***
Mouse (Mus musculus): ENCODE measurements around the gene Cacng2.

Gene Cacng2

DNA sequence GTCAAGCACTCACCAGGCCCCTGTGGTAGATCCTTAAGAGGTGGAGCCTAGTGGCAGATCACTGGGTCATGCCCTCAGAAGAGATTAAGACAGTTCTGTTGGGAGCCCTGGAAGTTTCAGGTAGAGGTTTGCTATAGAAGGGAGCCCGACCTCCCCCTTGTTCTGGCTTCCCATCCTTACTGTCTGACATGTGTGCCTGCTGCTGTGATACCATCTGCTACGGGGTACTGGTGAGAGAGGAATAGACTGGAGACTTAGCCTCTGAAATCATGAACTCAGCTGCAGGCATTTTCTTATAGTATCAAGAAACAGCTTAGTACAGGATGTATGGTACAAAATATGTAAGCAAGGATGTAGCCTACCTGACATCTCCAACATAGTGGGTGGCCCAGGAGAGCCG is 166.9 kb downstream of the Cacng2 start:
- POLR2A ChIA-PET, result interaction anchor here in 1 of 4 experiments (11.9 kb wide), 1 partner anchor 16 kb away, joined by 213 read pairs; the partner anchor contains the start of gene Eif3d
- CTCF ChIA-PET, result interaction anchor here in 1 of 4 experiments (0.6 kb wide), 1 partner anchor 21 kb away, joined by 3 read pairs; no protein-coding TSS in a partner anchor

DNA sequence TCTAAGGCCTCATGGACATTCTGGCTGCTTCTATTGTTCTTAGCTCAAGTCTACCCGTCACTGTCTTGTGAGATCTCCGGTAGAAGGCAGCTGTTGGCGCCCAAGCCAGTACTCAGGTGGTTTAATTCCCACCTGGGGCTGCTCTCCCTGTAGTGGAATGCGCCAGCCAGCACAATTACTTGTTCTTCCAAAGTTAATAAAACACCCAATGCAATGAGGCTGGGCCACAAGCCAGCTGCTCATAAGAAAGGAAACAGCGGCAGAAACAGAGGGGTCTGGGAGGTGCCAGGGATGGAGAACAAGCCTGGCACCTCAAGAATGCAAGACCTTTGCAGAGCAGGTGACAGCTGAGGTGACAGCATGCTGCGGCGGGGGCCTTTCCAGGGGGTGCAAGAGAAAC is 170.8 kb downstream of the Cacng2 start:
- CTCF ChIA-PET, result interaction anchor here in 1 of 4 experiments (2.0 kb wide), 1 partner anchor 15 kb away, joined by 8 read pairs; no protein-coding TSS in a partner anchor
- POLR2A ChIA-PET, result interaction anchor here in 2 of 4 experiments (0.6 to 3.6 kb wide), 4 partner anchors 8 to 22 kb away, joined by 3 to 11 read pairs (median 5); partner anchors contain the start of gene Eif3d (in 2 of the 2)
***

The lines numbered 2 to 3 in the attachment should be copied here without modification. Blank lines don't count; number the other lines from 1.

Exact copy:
Gene Cacng2

DNA sequence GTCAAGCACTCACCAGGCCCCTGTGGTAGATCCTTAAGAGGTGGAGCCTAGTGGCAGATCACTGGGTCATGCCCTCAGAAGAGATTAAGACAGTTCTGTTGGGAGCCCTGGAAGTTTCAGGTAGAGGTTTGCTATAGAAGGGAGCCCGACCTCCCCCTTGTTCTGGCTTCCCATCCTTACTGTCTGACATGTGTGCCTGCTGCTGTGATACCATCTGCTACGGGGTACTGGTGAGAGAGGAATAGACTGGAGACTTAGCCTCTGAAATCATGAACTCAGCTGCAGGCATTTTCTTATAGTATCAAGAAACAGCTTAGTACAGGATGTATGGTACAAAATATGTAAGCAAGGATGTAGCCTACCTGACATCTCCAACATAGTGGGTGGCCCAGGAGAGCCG is 166.9 kb downstream of the Cacng2 start: